I use analogies and humor to convey concepts in session.  From experiences with clients, I’ve found that this approach helps individuals adopt a different perspective to understanding their experiences and how they can challenge their anxieties.  This is not to diminish the pain and suffering people experience with OCD.

***END DISCLAIMER (with a little bit of self-reassurance)***

OCD can be viewed as a Labrador, an annoyingly persistent animal.  Ginny, my yellow Lab, is the embodiment of OCD in many ways.  Hear me out.  When she was recovering from surgery and I needed to keep her movements restricted, I would lure her down to my office with a treat.  Every time she came downstairs with me, she received half a rice cake (yes, that’s her treat).  Ginny and I established this pattern and it served a purpose at that time.  Consider this to be a behavior that is functional and situationally appropriate.

I begin with this because it is helpful to conceptualize behaviors on a continuum from functional to dysfunctional.  For example, checking the table for any belongings before leaving the restaurant can be considered suited for the given circumstance.  However, checking multiple times, returning to check again, or asking others to confirm the thoroughness of the checking would be excessive, disruptive, and tied in with feelings of distress or discomfort.

This excessive, persistent, demanding, intrusive nature could be seen in Ginny’s behavior now that she’s fully healed and insistent that she MUST follow me downstairs.  I don’t even have to come into my office.  As soon as the door to the basement opens, she’s at my side and following me down the stairs.  Ginny sits at the door and pesters other family members to let her downstairs if I close the door.  She shadows me into my office and sits right next to my chair awaiting her treat.  This is the obsession, the intrusive thought.  She looks at me with her big brown puppy eyes.  She paws at my leg.  She stares at the bag of rice cakes on the corner of my desk.  She nudges me with her nose.  She inserts herself into my space and demands attention.  This is the intrusive, obsessive thought coming into the mind.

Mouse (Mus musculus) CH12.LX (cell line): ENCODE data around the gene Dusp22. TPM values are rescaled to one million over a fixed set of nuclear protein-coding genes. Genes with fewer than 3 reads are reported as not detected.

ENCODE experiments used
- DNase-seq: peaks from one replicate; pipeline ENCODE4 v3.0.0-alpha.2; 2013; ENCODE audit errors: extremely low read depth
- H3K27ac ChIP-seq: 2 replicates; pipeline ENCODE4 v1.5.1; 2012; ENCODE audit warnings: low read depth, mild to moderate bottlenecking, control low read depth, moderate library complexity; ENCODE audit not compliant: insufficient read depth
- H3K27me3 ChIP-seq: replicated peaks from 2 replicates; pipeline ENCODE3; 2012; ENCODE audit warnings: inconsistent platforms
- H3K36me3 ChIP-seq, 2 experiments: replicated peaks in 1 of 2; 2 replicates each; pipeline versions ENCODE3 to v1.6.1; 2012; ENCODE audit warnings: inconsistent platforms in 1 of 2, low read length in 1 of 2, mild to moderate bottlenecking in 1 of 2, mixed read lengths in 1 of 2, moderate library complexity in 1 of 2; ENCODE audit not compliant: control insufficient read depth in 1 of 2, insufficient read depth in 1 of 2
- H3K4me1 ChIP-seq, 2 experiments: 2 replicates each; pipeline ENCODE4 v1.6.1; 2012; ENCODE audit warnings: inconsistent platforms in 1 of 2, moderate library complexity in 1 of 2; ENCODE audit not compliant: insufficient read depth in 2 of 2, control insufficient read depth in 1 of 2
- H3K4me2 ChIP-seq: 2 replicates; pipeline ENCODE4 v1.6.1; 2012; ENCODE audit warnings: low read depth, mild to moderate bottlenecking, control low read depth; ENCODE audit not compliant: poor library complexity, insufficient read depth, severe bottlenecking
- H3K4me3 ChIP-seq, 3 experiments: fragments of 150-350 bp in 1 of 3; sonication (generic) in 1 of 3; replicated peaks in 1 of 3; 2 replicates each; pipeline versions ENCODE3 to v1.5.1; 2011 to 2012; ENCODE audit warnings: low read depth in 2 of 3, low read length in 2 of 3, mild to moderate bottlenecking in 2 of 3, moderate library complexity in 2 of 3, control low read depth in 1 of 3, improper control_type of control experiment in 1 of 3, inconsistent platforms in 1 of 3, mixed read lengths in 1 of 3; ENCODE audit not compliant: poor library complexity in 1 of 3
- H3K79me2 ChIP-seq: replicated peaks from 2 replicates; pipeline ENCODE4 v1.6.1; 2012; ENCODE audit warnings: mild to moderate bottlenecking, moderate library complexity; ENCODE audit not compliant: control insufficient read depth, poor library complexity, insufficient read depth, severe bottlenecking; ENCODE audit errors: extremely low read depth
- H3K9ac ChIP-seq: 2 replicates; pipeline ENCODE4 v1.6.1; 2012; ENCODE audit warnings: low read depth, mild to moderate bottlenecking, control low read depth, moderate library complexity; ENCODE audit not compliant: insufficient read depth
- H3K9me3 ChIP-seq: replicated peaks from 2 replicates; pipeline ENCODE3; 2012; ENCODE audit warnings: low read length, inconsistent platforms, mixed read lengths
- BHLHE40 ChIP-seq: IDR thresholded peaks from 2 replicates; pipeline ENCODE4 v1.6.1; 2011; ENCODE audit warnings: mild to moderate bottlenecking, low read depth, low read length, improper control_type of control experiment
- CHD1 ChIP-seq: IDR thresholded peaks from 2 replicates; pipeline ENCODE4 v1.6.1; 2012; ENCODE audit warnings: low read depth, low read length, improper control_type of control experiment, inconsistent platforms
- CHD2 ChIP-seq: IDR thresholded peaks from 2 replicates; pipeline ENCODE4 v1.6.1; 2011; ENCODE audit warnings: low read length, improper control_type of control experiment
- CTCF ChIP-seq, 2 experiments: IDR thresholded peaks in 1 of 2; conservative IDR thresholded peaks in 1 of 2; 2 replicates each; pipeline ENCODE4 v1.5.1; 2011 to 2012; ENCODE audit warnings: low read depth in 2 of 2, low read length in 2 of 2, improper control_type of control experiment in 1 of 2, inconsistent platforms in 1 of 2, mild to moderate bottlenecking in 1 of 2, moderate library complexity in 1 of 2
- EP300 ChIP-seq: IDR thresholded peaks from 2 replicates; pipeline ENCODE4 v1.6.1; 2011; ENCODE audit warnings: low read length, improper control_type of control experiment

Who am I to resist this puppy?  I know what she wants.  She only wants half a rice cake.  That’s not too much for me to do.  If I give it to her, she’ll go away.  Right?  I’ll just give her this little treat.  That’s the compulsion.  It’s easier to give Ginny her treat than it is to deny her, to endure her pesky prodding, and to have to look at those sad eyes.  I feel awful if I deny her this little thing, so I give in to her in the moment.  I’ve just engaged in the compulsion.

Now I have a satisfied puppy, for a few moments at least.  Maybe she’ll go sleep on the couch.  Maybe she’ll curl up under my desk.  Maybe she’ll come back and nudge me for another treat.  And nudge some more.  And some more.  That’s the intrusive, obsessive thought becoming more disruptive.

Every time I give her that treat, I’m reinforcing Ginny’s behavior of coming down to my office and expecting the treat.  I can break this pattern, but I recognize that I don’t want to go through the discomfort of doing so – enduring her pawing and prodding and begging.  The compulsion is just enough to quiet her intrusion for the moment, even though it will more or less guarantee that she continues to follow me to my office next time.

The key feature of OCD, making it a disorder, is that the obsessional thoughts and the compulsive responses are associated with an experience of distress.  They’re uncomfortable, painfully so, and intrude on day-to-day living.  Truth be told, Ginny’s coming to my office is not associated with any discomfort and I’m not bothered by her pursuit of a rice cake.  However, if this “rice cake habit” was unhealthy in some way, there would be a motivation to challenge it.  If Ginny’s vet expressed concern about her weight and wants to cut down on treats.  If her behaviors disrupted my sessions as she mauled me, demanding another rice cake.  If she insisted on progressively more treats to the point that she makes herself sick – she’s a Labrador, she’d eat the whole case of rice cakes in one sitting if I let her.  I would be VERY invested in cutting back the rice cakes if my giving her the treats meant there was the negative consequence of cleaning up dog vomit.

I like to use Ginny’s rice cake persistence as a model for explaining the method by which intrusive obsessional thoughts are reinforced by compulsions because most people can relate to a dog’s begging for a treat.  They can understand the power of “puppy dog eyes” and how difficult it is to resist giving just one more treat.  So, when Ginny arrives to our session and her face pokes up in the corner of the screen, I use it as an opportunity to discuss the ways in which we conceptualize OCD.  The intrusive thoughts can feel threatening, scary, and intimidating.  The compulsions are a way of protecting ourselves from an attack.  If we can think of OCD as more along the lines of a persistent dog who is highly food-motivated, perhaps we can retrain this OCD to stop intruding and demanding attention.